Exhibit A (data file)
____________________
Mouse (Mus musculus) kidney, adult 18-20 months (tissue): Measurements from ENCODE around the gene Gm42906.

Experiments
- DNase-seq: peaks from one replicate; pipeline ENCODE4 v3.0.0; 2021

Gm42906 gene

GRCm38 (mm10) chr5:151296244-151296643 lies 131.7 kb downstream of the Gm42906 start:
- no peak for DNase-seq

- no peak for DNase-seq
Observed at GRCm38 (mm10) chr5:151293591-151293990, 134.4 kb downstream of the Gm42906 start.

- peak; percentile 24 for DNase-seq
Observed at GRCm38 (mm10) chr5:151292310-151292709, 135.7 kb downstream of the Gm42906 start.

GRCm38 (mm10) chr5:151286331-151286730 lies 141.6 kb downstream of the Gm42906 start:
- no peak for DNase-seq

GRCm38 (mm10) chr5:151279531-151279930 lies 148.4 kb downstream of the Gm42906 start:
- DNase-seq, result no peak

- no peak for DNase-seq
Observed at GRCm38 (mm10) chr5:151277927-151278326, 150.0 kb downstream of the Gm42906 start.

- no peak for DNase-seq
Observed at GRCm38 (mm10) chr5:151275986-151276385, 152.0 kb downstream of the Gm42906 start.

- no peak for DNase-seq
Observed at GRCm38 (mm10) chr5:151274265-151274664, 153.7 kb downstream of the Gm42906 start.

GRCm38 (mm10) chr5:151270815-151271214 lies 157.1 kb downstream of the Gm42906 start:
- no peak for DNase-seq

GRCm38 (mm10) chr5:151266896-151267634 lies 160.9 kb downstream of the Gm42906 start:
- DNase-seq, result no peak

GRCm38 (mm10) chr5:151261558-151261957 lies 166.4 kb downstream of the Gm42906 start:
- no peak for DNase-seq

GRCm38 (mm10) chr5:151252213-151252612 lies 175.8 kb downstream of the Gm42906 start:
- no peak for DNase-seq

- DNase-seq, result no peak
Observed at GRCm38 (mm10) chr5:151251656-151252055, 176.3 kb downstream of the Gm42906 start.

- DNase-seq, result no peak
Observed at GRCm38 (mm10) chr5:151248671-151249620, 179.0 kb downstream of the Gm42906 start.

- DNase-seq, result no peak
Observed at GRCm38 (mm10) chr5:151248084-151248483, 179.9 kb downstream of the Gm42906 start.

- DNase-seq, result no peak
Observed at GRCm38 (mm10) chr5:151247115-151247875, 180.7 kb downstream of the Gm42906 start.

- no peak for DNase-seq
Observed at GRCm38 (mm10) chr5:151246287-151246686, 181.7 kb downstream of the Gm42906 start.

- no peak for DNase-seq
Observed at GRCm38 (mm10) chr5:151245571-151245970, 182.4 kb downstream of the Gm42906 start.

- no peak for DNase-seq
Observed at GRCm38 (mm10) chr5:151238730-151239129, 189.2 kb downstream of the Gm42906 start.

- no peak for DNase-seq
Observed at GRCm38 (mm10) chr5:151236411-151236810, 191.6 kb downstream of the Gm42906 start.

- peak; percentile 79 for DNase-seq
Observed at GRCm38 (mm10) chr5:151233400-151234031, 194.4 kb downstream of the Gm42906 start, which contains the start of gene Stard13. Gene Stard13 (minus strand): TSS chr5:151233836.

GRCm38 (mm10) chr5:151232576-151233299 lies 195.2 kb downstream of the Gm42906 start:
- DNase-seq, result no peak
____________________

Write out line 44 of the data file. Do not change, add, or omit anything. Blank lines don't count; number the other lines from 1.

Observed at GRCm38 (mm10) chr5:151236411-151236810, 191.6 kb downstream of the Gm42906 start.